Helen Rosenthal Asks DOT to Install Protected Bike Lane on Amsterdam Ave
Council Member Helen Rosenthal has come out strongly for a protected bike lane on Amsterdam Avenue, sending a letter to DOT this week asking for a plan to calm traffic and provide a northbound complement to the Columbus Avenue bike lane.
“We need to make Amsterdam Avenue safer for families, and that’s just what this street redesign would do. I’ve seen it work on Columbus Avenue,” Rosenthal told Streetsblog yesterday. “It’s something that’s important to me, for my district.”
What prompted the letter? “It’s something that I knew I wanted to do from comments I’ve heard throughout the years from residents along Amsterdam Avenue,” said Rosenthal, whose district stretches from 54th Street to 96th Street on the West Side. She was especially inspired by the recent release of an anti-reckless driving video from Families for Safe Streets and the Taxi and Limousine Commission.
Street safety advocates have spent years trying to bring protected bike lanes and pedestrian islands to Amsterdam Avenue.
Although DOT installed (and then expanded) a bike lane on Columbus Avenue in recent years, with another extension proposed earlier this year near Lincoln Center, Amsterdam Avenue remains unchanged.
Any street redesign plan must be sent to the community board for advisory review. The hitch: DOT is reluctant to act without community board support and CB 7 has a track record of stalling when it comes time to implement protected bike lanes. In particular, procedural maneuvering by its two longtime transportation committee chairs, Andrew Albert and Dan Zweig, has led to a pattern of stasis and inaction.
Rosenthal, herself a former CB 7 chair, now recommends board members for appointment as a council member. She is confident that CB 7 will quickly support a protected bike lane plan.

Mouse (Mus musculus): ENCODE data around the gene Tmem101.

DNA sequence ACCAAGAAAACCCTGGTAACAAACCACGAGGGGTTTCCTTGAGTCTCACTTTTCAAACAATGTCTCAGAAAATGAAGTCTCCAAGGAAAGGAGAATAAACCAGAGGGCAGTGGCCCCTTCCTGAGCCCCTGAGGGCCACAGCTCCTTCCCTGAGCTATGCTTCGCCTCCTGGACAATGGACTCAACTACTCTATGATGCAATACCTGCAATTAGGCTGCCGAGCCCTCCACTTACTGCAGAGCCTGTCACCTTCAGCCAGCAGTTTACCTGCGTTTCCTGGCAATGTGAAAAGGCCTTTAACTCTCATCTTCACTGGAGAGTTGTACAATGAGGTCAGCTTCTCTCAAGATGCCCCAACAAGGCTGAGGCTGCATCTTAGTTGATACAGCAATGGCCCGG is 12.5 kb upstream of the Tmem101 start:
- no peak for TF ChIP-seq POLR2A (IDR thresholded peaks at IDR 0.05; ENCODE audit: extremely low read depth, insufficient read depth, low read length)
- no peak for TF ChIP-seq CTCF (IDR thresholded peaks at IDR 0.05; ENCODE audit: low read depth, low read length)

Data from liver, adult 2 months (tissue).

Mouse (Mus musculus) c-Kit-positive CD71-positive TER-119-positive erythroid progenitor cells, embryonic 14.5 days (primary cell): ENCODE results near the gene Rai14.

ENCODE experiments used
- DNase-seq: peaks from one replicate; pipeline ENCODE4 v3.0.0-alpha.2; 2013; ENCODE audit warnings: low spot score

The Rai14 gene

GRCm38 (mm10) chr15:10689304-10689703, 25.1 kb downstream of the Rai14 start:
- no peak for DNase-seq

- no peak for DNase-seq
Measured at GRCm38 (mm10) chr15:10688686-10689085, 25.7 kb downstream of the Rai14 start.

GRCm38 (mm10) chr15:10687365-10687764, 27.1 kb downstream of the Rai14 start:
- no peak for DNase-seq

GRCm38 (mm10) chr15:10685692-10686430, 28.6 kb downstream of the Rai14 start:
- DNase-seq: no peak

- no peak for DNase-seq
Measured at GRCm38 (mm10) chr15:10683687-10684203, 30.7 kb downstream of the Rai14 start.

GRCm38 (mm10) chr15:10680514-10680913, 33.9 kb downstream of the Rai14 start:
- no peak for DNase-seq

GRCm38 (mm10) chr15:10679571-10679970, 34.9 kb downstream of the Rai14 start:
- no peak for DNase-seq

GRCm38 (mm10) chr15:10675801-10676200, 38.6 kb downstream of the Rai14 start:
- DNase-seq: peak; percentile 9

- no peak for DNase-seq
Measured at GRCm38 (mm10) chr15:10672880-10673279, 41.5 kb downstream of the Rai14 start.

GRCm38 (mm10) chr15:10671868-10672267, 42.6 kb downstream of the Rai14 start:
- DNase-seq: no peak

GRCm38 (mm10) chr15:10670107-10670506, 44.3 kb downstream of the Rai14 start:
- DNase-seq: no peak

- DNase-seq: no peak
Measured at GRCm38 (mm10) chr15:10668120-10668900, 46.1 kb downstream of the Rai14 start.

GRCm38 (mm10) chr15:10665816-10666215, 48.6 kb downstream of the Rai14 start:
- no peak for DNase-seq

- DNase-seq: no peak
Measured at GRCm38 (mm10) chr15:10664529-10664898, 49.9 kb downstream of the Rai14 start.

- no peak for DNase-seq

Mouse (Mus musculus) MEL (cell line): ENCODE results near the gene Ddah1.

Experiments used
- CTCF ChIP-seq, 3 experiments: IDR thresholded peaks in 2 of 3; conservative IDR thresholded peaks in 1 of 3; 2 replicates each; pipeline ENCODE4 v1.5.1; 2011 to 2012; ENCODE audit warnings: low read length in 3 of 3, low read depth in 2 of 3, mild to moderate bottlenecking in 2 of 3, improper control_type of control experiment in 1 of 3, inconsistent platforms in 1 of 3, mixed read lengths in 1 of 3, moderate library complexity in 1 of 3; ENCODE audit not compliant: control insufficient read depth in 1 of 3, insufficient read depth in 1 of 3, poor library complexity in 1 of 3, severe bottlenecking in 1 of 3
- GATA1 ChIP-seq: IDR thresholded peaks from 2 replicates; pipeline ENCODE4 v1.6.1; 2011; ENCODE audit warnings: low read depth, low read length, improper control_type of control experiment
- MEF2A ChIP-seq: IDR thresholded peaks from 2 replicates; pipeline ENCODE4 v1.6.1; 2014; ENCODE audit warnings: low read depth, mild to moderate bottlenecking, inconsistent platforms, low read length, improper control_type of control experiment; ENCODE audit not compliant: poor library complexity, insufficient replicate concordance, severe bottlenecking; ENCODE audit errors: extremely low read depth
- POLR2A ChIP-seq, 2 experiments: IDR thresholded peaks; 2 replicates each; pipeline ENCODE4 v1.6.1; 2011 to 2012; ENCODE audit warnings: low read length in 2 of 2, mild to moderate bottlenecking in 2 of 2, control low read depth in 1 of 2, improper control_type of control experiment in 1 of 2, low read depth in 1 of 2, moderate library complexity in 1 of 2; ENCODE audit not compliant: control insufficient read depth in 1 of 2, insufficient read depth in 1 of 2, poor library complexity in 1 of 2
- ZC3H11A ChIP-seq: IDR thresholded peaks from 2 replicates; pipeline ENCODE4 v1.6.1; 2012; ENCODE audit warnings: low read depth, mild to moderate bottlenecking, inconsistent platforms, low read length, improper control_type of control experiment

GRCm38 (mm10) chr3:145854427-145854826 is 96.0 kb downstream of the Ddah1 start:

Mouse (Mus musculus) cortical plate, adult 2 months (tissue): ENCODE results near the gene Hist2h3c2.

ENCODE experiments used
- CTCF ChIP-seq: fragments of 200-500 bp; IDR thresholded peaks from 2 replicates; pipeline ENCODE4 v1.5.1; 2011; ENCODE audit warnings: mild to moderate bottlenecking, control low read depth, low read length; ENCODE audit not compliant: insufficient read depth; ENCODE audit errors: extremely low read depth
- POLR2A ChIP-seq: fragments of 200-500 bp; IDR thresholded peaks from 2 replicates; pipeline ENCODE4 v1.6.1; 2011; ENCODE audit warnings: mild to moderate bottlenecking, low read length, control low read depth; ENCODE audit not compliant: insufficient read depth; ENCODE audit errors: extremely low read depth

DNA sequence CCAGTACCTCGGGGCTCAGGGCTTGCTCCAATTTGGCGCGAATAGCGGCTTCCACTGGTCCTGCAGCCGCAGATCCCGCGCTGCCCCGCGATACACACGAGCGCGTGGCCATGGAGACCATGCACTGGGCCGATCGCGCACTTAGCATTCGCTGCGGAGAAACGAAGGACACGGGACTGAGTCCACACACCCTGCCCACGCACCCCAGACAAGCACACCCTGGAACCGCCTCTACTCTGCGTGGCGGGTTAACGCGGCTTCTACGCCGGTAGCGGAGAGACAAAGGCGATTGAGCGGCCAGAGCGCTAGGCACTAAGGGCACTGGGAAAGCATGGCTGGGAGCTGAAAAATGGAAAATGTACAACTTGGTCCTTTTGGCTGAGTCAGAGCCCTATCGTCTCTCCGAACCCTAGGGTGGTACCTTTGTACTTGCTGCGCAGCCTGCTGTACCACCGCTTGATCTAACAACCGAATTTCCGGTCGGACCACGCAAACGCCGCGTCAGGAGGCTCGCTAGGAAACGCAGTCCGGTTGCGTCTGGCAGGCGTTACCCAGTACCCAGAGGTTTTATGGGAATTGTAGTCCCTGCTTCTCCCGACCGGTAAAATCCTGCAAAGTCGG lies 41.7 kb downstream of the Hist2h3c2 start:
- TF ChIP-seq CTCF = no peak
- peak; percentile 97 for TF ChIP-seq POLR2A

“At the end of the day, the community board is advisory. I’m always interested in hearing from the community board. They always have insights, kernels of truth. I’m sure they’ll have some idea of tweaking DOT’s plan,” Rosenthal said. “I’m sure they’ll have some tweaks here and there, but I’m sure this will sail through.”
Updated 2:58 p.m.: DOT says it is “reviewing possible safety enhancements” on Amsterdam Avenue and will work with Rosenthal and CB 7 to discuss next steps.
The full text of the letter, sent to Transportation Commissioner Polly Trottenberg on Monday, is below:
Dear Commissioner Trottenberg,
I write to you to extend my support to convert Amsterdam Avenue within my district and beyond into a “safe street.” The avenue is wide with heavy commercial traffic, lined with many public and private schools, senior centers and the consequent pedestrian use. It is badly in need of safety measures and it is incumbent on the city to act quickly to ensure its residents’ safety. A protected bike lane, the shortening of the cross walk and clearly marked lanes create a street calming effect and go a long way towards ensuring safety for pedestrians, bicyclists and drivers.
The safety corridor on the UWS is incomplete without an uptown protected bike lane. It is a much needed addition to compliment the Columbus Avenue bike lane and in anticipation of the coming Citibike program which will add many bikes to our neighborhood streets. Currently, the Columbus Avenue bike lane is being used by both uptown and downtown riders creating hazardous conditions for pedestrians. This can be mitigated once an uptown bike lane is added to this portion of the West Side corridor creating an alternative pathway and enabling better enforcement of roadway rules. I plan on working closely with the 20th and 24th precinct as well as local restaurants to ensure these bike rules are strictly enforced.
Vision Zero policies within my district have already had a significant and positive impact and I want to thank you for the work that DOT has already done to make the UWS a safer place to walk, ride and drive. The safety benefits of street calming for Amsterdam Avenue would be an important step in achieving our mutual goal of Vision Zero.
Thank you for your consideration and I look forward to working with you and the community on this issue.
cc: Elizabeth Caputo, Chair, Community Board 7